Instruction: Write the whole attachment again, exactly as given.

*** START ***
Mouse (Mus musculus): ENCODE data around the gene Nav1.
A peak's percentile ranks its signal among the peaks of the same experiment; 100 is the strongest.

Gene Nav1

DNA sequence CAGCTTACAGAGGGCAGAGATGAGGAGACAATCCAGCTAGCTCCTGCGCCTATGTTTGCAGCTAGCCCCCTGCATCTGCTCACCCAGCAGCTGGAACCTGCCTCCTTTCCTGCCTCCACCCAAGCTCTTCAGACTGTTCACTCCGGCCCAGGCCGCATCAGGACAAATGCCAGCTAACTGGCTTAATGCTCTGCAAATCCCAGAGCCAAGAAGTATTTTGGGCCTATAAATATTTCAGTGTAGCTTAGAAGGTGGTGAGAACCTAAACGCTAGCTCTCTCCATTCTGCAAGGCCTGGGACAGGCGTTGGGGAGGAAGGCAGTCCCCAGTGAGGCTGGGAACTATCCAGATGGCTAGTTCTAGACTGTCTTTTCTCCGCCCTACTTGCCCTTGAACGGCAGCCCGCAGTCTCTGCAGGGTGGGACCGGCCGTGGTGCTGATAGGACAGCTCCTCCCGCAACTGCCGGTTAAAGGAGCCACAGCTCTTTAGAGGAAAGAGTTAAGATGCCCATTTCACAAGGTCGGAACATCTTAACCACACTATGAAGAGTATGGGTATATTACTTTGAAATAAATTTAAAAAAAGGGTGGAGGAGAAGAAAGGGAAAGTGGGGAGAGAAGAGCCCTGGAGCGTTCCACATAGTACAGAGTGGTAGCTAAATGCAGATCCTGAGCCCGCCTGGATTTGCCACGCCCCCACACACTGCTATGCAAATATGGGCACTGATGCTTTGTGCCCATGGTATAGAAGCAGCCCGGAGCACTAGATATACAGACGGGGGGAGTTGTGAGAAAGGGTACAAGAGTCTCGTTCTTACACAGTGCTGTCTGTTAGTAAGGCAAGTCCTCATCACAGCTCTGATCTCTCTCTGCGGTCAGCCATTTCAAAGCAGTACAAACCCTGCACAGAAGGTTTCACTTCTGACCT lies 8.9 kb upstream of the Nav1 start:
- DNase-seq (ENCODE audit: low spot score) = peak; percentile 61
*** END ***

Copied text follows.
Mouse (Mus musculus): ENCODE data around the gene Nav1.
A peak's percentile ranks its signal among the peaks of the same experiment; 100 is the strongest.

Gene Nav1

DNA sequence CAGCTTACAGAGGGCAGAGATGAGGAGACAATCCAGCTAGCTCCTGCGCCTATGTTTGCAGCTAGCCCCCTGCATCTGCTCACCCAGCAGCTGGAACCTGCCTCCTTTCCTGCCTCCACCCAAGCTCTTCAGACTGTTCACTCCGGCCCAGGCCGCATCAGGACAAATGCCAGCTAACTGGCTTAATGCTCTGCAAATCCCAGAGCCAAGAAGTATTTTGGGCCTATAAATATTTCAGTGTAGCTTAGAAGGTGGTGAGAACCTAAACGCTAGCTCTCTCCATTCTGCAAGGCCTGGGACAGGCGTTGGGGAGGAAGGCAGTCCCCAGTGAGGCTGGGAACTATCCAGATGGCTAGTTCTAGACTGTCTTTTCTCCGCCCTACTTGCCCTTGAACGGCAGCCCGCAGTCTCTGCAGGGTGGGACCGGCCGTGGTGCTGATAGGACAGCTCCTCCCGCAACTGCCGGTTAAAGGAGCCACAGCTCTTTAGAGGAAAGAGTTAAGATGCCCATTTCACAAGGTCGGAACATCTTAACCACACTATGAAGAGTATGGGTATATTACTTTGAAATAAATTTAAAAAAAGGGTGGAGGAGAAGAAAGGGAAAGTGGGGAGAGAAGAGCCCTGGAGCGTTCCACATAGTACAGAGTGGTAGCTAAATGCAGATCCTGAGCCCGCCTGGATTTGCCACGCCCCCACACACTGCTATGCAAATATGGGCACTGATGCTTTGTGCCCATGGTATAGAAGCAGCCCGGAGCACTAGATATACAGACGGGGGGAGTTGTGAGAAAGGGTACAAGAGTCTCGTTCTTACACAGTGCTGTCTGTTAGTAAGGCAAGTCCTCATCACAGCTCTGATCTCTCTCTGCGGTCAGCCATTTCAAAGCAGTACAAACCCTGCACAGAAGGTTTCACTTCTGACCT lies 8.9 kb upstream of the Nav1 start:
- DNase-seq (ENCODE audit: low spot score) = peak; percentile 61